Wearing suspiciously huge man-plaid shirts, two psychotherapists crouched over a patch of soil. Neither knew the other was a therapist. But, as new acquaintances, they each had a solid hunch that the other had donned the husbands’ threads for the first day of their garden class.
One held seeds tinier than dust in her hand. The other whispered, “I think Claire wanted us to plant these in a row two inches apart. (Pause.) Not fling them everywhere.” Too late.
Laughter leaped. A friendship began.
Today, eight years later, the same two woman lean in over paper, pen, and laptop brainstorming side-by-side on a strong career progression. And, in such a moment, no longer nervously spilling seeds, I realized hope starts in the dark, not the sunlight.
HOW HOPE STARTS IN THE DARK
When we think of hope, we usually picture sunlight. When our eyes see the gray of dreary skies and sulking snowbanks, we feel discouraged. So, we think we need a warm and sunny day to start sowing. We don’t.
Buried in darkness, seeds just need the warmth of soil. Most seeds germinate in starter soil at 77′ to 86′ F. No sunlight required. We sow indoors. We use an overhead light, a five-and-dime space heater, a plastic cover with toothpicks, a heated mat, or a warm corner. Again, no sunlight yet. The most basic gesture of warmth makes a seed’s (or a friend’s) life silently burst forth from its shell.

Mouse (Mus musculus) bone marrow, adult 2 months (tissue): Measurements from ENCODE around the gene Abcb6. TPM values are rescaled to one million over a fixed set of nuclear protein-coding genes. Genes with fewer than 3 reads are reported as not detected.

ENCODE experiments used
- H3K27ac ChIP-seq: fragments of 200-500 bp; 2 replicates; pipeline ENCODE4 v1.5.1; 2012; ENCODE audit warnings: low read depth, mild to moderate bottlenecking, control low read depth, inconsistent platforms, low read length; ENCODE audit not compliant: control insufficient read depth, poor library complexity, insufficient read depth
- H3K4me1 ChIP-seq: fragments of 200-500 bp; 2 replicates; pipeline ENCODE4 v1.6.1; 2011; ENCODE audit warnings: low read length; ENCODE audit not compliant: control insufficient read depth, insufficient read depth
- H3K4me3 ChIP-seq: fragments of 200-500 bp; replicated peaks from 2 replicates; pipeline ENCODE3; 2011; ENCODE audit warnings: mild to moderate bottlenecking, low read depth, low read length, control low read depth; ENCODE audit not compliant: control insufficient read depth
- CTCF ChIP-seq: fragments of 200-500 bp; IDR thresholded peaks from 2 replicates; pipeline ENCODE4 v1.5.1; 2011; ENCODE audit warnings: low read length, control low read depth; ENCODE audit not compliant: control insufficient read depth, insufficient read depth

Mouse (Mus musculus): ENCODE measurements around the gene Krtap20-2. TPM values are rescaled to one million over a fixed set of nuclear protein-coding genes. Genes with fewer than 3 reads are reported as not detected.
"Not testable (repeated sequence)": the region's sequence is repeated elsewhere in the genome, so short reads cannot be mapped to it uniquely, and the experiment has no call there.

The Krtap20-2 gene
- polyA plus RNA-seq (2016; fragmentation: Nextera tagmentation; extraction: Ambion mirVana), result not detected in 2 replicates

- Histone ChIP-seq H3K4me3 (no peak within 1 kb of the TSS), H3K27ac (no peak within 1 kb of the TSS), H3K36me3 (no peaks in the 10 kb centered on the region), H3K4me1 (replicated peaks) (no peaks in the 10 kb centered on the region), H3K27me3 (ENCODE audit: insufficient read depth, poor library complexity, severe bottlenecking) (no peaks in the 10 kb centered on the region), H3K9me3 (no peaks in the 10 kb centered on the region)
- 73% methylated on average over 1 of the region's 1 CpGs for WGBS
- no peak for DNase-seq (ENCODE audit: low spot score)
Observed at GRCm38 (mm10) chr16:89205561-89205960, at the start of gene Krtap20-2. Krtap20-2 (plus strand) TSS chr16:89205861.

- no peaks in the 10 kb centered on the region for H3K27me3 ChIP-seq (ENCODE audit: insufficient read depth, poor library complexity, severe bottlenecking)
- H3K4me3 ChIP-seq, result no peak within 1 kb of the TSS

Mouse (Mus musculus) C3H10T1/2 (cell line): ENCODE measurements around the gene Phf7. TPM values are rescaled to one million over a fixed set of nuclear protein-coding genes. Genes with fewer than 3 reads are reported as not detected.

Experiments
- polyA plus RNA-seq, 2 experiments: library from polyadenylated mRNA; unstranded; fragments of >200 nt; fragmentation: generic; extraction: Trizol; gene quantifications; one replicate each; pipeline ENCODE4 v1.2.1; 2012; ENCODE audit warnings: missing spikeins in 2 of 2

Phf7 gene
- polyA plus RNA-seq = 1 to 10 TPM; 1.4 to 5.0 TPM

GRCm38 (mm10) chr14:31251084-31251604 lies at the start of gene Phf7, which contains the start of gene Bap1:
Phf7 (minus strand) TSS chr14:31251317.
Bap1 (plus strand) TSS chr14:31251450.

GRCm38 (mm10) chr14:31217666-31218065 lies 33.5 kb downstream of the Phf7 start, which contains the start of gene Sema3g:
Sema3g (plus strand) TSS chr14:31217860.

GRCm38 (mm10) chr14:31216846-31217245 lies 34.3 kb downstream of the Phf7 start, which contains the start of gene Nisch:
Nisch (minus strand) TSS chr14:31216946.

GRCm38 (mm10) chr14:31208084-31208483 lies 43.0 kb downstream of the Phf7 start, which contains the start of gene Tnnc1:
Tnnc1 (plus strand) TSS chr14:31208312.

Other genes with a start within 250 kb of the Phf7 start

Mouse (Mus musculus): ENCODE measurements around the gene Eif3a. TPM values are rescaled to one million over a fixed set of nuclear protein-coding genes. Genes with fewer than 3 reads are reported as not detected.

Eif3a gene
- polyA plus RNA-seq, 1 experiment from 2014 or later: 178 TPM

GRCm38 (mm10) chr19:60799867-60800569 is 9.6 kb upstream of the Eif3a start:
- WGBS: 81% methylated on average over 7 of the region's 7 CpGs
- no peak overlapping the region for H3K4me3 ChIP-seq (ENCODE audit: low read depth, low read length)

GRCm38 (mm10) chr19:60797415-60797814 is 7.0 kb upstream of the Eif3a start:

For a heart to heal or for courage to grow, we just need the humble nudge of another’s warmth.
You might have to be your own first friend. But, there are others out in this world looking to be one, too. Maybe start with a gardener. Yes, really. The humility of trying to grow one’s own food or floral bouquet makes most gardeners gentle suitors. And, I’m referring to those who really dig and compost and ache when they go to bed.
No, I’m not being trite. As a couples counselor, I’m familiar with the researched traits of a long, fulfilling relationship. As a mentor of those coming through IVF or pregnancy loss, I also know about the hope that starts in the dark, without a sound. It involves:
- having experienced loss,
- having tried for something that you just can’t get,
- having the surprise of an unexpected benefit,
- having fallen on top of powerful moments hidden in everyday life.
This is what grows in the warm soil of gardens and gardeners.
As a matter of course, we soon grow roots. The days and circumstances around us grow warmer. We move outdoors into the larger world. We find sunlight. We thank the warm soil of friends, the ones who laugh with us when we accidentally spill our seeds everywhere.
For more garden-psychology mash-ups like this one, pop over to The Tipsy Tomato‘s garden bench.